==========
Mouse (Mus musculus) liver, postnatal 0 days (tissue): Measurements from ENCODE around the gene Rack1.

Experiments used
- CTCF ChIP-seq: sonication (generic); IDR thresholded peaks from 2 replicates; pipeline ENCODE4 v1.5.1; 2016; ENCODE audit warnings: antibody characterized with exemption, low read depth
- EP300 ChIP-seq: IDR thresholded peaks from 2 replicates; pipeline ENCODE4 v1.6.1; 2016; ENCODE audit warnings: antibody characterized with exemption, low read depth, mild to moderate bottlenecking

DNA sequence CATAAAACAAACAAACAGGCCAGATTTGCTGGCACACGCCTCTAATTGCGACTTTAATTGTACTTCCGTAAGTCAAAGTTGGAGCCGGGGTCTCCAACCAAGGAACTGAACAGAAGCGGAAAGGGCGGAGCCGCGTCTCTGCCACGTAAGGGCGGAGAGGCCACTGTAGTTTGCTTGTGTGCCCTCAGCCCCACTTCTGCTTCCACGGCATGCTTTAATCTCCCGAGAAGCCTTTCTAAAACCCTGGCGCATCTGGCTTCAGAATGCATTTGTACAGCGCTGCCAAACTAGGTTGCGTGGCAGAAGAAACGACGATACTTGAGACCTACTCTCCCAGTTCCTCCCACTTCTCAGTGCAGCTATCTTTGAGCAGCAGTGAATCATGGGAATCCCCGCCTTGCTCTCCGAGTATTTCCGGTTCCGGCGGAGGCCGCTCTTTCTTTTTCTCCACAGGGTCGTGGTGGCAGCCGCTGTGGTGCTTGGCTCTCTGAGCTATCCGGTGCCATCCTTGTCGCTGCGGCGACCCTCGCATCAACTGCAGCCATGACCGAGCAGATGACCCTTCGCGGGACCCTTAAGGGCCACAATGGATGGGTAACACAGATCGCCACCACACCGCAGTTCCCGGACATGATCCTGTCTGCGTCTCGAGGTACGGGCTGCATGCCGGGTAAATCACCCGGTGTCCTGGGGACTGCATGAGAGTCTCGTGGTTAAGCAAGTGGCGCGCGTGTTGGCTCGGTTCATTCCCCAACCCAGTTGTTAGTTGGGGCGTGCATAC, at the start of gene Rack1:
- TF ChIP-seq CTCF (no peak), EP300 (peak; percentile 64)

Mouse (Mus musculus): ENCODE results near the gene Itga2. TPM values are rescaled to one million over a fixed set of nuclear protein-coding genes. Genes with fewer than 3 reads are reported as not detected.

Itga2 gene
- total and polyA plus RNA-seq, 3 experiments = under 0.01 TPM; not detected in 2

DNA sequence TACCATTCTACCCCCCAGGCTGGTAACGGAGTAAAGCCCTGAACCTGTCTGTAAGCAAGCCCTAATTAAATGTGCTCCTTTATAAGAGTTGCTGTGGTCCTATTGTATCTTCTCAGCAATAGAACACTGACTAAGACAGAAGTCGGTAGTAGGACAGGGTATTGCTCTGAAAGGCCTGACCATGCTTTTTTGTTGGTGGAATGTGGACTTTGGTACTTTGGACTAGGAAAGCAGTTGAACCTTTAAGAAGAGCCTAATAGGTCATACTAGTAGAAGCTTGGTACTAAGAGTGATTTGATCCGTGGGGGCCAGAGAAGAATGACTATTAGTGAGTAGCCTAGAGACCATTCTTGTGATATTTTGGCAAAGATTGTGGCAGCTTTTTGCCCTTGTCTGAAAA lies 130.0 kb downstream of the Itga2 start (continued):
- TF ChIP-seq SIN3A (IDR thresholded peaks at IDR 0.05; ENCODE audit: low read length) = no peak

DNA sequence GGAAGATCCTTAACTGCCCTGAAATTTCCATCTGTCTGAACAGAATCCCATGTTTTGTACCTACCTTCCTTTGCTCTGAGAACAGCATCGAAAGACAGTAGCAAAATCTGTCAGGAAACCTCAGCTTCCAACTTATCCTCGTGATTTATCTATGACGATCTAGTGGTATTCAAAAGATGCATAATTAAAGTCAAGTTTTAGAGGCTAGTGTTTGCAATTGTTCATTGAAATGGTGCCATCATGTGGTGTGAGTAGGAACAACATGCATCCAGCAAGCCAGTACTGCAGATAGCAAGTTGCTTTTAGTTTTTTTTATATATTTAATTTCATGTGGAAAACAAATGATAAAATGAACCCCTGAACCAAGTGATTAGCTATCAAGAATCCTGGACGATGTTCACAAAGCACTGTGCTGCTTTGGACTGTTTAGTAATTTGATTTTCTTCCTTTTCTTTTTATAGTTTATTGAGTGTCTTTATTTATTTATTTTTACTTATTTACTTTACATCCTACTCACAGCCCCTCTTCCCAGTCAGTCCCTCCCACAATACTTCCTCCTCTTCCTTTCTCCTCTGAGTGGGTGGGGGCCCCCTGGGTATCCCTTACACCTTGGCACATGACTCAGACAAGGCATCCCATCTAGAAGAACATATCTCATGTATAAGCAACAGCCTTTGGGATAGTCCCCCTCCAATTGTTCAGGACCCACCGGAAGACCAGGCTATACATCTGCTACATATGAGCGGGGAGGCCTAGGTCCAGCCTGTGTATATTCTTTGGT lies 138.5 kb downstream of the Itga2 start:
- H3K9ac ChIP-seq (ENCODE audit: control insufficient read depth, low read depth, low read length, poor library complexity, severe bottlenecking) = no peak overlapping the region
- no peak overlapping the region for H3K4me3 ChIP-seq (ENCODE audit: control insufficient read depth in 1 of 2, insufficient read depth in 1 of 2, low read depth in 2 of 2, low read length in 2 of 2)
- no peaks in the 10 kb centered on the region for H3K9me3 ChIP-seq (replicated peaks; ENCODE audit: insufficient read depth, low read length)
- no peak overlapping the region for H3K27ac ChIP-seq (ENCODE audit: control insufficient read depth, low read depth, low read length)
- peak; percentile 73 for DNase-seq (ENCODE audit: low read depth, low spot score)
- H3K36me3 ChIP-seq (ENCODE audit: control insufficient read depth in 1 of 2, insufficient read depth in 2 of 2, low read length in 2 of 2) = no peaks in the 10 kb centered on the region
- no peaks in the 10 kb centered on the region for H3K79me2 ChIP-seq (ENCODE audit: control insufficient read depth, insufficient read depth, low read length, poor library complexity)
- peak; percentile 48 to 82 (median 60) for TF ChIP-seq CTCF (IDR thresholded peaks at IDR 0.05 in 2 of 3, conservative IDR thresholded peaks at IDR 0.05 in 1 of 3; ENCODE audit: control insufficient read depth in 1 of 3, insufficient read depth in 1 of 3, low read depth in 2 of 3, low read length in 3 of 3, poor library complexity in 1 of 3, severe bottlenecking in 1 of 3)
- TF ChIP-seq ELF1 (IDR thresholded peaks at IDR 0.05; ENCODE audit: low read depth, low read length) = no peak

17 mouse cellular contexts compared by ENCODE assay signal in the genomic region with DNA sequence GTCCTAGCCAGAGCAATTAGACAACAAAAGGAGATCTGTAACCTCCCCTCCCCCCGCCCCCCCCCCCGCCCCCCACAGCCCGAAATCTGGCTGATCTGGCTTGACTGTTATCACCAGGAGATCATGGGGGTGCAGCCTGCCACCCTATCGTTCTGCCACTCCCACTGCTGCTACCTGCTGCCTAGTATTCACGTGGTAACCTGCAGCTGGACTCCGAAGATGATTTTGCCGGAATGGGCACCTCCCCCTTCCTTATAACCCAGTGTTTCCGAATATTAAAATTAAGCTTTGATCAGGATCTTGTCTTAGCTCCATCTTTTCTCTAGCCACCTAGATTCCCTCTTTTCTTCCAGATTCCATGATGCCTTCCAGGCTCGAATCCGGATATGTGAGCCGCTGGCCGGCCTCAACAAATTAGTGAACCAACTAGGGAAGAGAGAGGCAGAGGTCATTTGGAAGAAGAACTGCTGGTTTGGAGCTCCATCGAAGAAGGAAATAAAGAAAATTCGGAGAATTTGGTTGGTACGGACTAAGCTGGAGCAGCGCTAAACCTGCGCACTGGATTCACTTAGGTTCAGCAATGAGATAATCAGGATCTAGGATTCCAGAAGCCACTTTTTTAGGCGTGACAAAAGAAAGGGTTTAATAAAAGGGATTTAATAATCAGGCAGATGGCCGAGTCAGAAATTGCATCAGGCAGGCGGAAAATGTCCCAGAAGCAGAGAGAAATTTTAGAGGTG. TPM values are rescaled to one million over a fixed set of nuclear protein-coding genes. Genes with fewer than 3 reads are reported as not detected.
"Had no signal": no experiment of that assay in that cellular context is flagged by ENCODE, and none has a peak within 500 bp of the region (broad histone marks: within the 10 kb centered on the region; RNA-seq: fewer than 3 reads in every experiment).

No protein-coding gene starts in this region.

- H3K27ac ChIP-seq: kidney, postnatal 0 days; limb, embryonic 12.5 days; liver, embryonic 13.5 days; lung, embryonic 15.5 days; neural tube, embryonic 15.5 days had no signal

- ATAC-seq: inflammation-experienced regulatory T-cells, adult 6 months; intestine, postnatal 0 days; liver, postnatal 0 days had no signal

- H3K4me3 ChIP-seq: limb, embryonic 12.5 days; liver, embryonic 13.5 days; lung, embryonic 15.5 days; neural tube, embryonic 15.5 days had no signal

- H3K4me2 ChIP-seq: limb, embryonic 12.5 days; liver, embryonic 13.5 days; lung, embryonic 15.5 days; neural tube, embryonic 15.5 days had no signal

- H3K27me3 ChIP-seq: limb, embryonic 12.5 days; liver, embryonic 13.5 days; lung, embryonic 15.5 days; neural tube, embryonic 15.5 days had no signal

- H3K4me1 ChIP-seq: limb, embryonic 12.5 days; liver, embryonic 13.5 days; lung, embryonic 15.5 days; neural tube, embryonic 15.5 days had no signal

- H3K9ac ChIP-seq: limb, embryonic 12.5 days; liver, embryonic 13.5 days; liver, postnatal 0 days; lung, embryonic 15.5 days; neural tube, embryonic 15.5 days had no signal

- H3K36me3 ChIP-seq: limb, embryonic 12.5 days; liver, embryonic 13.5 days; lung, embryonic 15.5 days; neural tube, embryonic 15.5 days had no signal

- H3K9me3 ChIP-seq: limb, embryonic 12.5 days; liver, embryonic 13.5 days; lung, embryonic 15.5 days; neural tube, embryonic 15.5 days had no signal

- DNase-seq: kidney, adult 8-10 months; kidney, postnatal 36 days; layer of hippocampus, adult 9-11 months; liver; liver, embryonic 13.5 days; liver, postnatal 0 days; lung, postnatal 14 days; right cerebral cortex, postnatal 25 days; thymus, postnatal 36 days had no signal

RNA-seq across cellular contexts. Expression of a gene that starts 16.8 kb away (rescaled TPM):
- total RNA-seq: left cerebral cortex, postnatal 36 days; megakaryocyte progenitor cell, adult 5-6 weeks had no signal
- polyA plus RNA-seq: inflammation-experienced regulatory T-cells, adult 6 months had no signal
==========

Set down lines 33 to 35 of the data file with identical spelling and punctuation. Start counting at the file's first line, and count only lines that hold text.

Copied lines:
- H3K9me3 ChIP-seq: limb, embryonic 12.5 days; liver, embryonic 13.5 days; lung, embryonic 15.5 days; neural tube, embryonic 15.5 days had no signal

- DNase-seq: kidney, adult 8-10 months; kidney, postnatal 36 days; layer of hippocampus, adult 9-11 months; liver; liver, embryonic 13.5 days; liver, postnatal 0 days; lung, postnatal 14 days; right cerebral cortex, postnatal 25 days; thymus, postnatal 36 days had no signal

RNA-seq across cellular contexts. Expression of a gene that starts 16.8 kb away (rescaled TPM):